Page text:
Articles are available for reprint as long as the author is acknowledged: Domenick J. Maglio Ph.D.

Wednesday, February 07, 2007

Demoting Homework

Our culture is in a constant state of flux. Eggs, beef, coffee, coconut and chocolate were staples in our diet then they were bad for us. Now they are back being good for our health. Pharmacological companies push a particular miracle drug only to replace it with a different one as soon as it kills a number of people. Heroes of the past such as Christopher Columbus, George Washington, Abraham Lincoln, General MacArthur and even Santa Claus have lost their glow in an environment prone to revision. Now the virtues of homework are being undermined.

“Cultural facts” rapidly change in our nation depending on the agenda of the group in power. Even after a Duke University review by Harris Cooper of sixty research studies on homework between 1987 and 2003 "concluded that homework does have a positive effect on student achievement".

Yet many experts are espousing in the media that homework should be decreased. The reasoning is that students are under immense stress from school, extra-curricular activities and maintaining relationships. The additional pressure of homework would only overwhelm them and their parents. According to this reasoning it makes sense not to add homework.

This sells well with harried parents. Getting a child to do homework is much more difficult than chauffeuring him from one activity to another. Marginalizing homework allows modern parents to maintain their hectic, materialistic lifestyle without guilt.

Unbelievably these anti-homework experts have the audacity to cite this Duke University study to defend their counter intuitive position that homework is bad not only for the stress produced but for academic success.

The title of the Duke study is “Homework Helps Students in School: As Long As There Is Not Too Much”. These experts emphasize the “too much” making all homework tainted.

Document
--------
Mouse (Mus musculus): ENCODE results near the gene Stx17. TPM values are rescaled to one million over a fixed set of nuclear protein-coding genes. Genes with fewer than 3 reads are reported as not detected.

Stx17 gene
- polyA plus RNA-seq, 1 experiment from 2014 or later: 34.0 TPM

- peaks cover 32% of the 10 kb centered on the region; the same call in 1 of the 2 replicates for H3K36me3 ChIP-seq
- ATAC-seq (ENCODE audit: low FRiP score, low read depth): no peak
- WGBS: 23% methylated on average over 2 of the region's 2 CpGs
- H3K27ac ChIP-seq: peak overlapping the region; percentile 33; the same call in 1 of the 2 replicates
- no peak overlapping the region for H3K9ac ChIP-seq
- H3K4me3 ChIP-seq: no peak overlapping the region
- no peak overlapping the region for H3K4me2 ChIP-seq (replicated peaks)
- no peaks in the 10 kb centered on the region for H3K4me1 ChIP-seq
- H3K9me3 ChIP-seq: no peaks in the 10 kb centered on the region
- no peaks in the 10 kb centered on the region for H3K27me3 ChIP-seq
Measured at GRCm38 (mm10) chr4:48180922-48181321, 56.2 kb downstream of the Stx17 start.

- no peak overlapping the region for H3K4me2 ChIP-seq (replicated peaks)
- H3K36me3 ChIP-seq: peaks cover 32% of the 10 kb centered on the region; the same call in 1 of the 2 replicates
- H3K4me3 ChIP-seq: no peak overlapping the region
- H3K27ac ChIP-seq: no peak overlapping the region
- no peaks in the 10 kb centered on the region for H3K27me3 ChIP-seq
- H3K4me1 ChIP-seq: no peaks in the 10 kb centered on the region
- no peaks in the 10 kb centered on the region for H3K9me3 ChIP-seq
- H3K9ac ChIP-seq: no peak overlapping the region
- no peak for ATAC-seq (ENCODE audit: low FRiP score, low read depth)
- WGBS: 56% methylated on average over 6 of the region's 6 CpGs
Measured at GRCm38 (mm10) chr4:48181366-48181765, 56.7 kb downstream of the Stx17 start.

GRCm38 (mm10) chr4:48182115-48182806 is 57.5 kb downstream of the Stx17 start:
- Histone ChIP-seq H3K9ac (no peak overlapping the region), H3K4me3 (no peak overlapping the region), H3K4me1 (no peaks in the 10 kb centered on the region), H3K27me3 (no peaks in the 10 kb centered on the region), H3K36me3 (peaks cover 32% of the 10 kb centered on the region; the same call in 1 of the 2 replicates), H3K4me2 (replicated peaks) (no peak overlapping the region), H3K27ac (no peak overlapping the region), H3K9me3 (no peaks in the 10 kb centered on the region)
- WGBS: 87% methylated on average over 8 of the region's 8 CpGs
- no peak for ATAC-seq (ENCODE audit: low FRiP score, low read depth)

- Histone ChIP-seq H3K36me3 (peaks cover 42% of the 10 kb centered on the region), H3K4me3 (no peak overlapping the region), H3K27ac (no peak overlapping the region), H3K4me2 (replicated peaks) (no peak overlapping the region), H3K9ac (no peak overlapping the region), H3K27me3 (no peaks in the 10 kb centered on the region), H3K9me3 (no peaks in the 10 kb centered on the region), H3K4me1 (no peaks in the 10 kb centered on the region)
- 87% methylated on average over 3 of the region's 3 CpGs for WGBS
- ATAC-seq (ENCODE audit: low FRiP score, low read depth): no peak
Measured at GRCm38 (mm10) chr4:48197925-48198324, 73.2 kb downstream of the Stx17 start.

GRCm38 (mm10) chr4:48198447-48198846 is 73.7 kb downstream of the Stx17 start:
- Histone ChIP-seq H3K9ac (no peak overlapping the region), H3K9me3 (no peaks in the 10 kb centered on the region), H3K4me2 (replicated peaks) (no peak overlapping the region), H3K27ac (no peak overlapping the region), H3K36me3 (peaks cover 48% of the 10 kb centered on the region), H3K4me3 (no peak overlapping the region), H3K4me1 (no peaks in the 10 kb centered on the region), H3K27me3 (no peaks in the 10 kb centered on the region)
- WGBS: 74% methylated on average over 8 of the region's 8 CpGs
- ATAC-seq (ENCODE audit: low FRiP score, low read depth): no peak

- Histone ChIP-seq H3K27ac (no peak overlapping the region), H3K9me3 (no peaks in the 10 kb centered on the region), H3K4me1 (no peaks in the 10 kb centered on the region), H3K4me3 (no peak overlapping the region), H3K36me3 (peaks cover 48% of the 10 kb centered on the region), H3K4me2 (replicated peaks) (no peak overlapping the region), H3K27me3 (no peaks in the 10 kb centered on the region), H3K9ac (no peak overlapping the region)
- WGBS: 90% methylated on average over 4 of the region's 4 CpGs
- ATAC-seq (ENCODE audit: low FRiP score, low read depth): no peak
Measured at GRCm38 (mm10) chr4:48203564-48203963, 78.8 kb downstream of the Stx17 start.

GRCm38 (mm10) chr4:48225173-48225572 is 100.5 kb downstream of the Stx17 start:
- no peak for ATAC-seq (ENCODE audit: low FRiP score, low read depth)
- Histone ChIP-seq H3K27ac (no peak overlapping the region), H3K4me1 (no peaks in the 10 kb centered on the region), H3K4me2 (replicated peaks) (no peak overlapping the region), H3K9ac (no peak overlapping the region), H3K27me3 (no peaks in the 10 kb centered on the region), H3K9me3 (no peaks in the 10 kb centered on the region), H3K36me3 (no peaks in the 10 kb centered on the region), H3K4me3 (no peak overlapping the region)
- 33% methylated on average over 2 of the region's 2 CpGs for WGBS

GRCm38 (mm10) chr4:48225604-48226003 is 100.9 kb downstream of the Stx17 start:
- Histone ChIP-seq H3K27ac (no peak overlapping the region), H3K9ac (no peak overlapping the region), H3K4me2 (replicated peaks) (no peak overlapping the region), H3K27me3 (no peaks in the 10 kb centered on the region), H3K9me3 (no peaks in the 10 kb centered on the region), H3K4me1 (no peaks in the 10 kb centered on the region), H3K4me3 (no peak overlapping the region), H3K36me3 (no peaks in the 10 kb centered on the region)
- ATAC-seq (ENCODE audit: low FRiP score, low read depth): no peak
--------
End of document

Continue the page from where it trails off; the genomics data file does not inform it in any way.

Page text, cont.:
Too much homework is undoubtedly bad but so can too little homework be detrimental. It is the amount of homework that is the question not eliminating it all together. The “too much” argument is a juvenile means of dismissing the benefits of supplementing learning at school.

Homework is necessary in the learning process. It assists in making certain educational processes automatic in reading, writing and math. It is necessary in the memorizing of important facts. The more a student studies the better he does.

“With only rare exception the relationship between the amount of homework students do and their achievement outcomes were found to be positive and statistically significant,” according to the Duke University study.

Giving too much homework to very young students who need to get out and play after school and irrelevant homework to older students are glaring causes of the “rare exceptions”.

The Duke study suggests the ten-minute rule for each grade. A third grader should be expected to do about 30 minutes of homework. The time needed and value of the homework depends on material studied at home and the maturity of the student. A high school student should want to and be required to do more homework than a student in elementary school.

Parents need to use their common sense and their own life experience when listening to so- called “educational experts”. Homework should not be a torture for their child or for them. The parent should not do their children’s homework for them to make the children’s and the parent’s life easier. It is the child’s work not the parent’s. Once the child sees it as his responsibility it will become a source of personal pride and accomplishment.

Guilt on the part of the parent for the child’s unwillingness to do his homework will disappear when they accept the child is able to do it on his own just as they did when they were his age.

The child’s acceptance of the importance of diligent and timely completion of his homework takes effort. The parent should monitor that the child is concentrating and completing the assignment by having him in eyesight instead of letting him go to his electronically enhanced bedroom. The game of spending hours doing a half-hour task can be eliminated by stopping the child after a reasonable length of time. The consequences for the child at home for not doing his best will make the game a losing one for the child. The child’s study habits will shortly improve relieving the guilt and pressure on the parents as well as on the child.

Let us reject pseudo-scientific lies that homework is no longer significant in education. Promoting meaningful homework, not demoting it, will lead to higher achievement and academic success.



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